What caused the damage? The antenna was running to the cedar tree behind that small shed in that photo of the trees up there. It looks like my line sagged letting the wire down far enough so it was rubbing on the roof of the shed.

I really need to look into a different antenna configuration. That OCFD is just too long to fit completely in my yard. Fortunately both of my neighbors don’t mind if I run a line into trees on their property, but I need to try to figure out a different way of setting it up to try to keep it entirely on my property. I do have a vertical antenna which works fine, but that OCFD gives me more options. And it’s also my NVIS antenna for semi-local communications down on 75 meters and I don’t want to give that up.

Other stuff going on:

Now that the weather has turned nice I can finally finish up bringing down the dropped ceiling in the woodshop. I’ve been procrastinating on that because there is a lot of dust up there above those ceiling tiles and I wanted to put a couple of exhaust fans in the windows to suck it out of the house instead of having it plug up my air filters in the shop. That ceiling is getting bad. It’s been up for more than 20 years, and incorporates old fashioned fluorescent tube lights which are terribly energy inefficient. I already have new shop lights waiting to go in, LED versions which will use about a quarter of the energy and give better light.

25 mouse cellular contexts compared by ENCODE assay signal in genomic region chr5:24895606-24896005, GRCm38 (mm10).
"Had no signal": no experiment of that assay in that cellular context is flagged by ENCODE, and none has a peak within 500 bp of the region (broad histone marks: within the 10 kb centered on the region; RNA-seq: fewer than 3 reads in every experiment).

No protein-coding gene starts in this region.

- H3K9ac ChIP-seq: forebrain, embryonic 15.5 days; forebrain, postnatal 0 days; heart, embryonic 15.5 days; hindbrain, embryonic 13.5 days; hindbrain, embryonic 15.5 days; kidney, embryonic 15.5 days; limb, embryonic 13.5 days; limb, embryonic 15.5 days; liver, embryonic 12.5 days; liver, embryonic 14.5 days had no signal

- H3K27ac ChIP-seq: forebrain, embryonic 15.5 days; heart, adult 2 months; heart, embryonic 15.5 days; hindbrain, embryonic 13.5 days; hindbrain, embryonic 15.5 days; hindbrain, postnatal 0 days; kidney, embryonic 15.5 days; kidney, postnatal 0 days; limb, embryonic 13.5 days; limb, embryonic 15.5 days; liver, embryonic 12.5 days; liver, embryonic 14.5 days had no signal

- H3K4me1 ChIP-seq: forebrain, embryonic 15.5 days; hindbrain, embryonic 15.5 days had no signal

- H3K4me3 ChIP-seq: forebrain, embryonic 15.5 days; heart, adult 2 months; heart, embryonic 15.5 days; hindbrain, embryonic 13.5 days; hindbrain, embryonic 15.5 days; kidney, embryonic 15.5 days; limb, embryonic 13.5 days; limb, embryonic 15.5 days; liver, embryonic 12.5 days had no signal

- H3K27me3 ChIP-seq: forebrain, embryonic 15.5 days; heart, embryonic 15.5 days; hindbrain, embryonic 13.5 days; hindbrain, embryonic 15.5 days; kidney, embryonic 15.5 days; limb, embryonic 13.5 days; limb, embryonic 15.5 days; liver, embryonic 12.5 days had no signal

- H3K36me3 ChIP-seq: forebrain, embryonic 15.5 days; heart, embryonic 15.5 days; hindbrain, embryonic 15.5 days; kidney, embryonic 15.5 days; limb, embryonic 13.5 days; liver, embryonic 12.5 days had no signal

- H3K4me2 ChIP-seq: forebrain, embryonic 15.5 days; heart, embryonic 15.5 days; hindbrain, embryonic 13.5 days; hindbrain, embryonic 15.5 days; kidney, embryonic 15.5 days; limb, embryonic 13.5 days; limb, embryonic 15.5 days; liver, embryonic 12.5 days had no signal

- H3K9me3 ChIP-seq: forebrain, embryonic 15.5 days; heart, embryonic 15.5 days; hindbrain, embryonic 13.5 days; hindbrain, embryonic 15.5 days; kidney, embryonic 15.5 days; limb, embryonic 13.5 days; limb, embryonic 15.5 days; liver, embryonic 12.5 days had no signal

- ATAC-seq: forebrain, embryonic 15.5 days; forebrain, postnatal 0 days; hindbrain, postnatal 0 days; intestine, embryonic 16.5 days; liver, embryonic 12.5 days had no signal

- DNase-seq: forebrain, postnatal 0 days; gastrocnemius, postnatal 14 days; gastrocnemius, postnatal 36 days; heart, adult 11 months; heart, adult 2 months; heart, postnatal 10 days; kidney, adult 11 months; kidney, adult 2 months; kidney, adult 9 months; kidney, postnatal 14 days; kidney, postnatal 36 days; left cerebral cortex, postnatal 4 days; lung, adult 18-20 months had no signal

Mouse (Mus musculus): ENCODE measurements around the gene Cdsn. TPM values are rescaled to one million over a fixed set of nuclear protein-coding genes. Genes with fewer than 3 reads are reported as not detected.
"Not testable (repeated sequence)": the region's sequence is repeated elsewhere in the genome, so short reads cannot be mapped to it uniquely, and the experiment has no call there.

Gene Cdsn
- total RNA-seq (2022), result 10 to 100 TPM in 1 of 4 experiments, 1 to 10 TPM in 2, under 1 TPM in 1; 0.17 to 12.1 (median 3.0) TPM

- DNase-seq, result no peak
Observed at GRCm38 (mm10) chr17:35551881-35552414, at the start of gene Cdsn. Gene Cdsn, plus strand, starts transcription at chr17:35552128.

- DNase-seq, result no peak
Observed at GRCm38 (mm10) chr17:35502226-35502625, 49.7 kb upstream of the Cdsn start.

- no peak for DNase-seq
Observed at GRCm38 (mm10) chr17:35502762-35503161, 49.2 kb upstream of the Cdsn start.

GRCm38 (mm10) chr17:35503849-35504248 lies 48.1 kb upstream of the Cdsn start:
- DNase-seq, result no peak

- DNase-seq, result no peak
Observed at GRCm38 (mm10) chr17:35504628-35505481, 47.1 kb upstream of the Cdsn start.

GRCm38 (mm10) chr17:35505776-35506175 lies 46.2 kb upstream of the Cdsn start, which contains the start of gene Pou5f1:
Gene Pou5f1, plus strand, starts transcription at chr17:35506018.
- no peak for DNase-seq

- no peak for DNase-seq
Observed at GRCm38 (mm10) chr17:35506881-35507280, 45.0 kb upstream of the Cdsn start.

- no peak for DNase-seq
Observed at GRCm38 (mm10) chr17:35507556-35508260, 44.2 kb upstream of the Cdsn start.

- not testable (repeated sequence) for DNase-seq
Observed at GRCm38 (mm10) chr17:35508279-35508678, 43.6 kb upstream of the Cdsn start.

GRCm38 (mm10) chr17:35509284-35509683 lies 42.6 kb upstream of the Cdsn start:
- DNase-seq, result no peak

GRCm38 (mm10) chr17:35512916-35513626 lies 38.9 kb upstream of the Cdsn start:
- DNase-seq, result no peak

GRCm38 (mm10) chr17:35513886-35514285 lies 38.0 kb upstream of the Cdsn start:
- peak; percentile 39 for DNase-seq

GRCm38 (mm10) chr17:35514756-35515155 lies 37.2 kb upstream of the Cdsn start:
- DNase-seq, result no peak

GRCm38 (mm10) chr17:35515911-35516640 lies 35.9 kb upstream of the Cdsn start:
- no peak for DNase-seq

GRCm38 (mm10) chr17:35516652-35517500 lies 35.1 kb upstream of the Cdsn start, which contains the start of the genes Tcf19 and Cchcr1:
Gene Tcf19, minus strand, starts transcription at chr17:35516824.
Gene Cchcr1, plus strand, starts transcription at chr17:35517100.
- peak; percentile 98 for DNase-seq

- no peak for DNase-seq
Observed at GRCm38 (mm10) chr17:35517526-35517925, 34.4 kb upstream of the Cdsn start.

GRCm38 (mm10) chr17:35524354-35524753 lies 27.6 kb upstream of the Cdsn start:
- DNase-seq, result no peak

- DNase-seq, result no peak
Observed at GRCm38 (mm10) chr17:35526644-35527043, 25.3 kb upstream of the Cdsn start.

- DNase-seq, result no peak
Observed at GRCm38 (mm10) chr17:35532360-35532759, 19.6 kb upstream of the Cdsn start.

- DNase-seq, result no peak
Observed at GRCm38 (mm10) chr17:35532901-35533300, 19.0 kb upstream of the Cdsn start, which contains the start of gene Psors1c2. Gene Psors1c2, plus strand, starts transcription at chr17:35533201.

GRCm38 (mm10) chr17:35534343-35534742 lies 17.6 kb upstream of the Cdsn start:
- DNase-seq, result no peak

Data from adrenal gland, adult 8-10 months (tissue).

I reviewed the LaserPecker 1 laser engraver a while back, and I now have its big brother, the LP2 sitting on the shelf and in use and I want to do a review of that. The hardware is very, very nice. It’s much, much faster, more powerful and has a lot more options, including a roller system that should be very useful. Unfortunately it shares the same major problem the LP1 had: the software is horrible. This is a professional quality engraver that is badly hampered by amateurish cell phone based operating software. There is PC based software for the LP2 which is what I’ve been using which makes it easier to use, but the program riddled with bugs and odd quirks. It’s sad, really, because the LP2 is a fantastic gadget. I’ve been doing custom artwork and engravings for a craft brewer and pub owner in Milwaukee and it does a great job.

On the wood lathe side of things I’ve had a really nifty bowl hollowing system sitting around for months now that I’ve never had an opportunity to really talk about here, so I need to put that in the que one of these days.

And one of these days I want to talk about the “metaverse”. What’s his name over at “Meta” as they now call FaceScam, uh, excuse me, Facebook, has stumbled across an idea that is at least 25 years old and has been done before with varying degrees of success (and more often failure), they’ve stolen that, claimed it as their own, and is now are hyping up a storm. Meta’s “vision” of this metaverse is, frankly, silly, childish, badly implemented, laughably cartoonish and doesn’t even take into account basic human nature. It’s really kind of sad, to be honest. I’ve seen Meta’s “virtual world”, which they call Horizons, and to be honest it looks like a badly rendered version of The Jetson’s cartoon show from the 1960s. To call it cartoonish is insulting to cartoons

I want to talk about cameras too somewhere along the line. I want to talk about “cryogenic” tools… Egads, look at that list… Sigh… I’d better get to work.

Well, maybe I’ll get to work later. Right now it’s sunny out, warm, there’s a bicycle sitting in the garage waiting for me…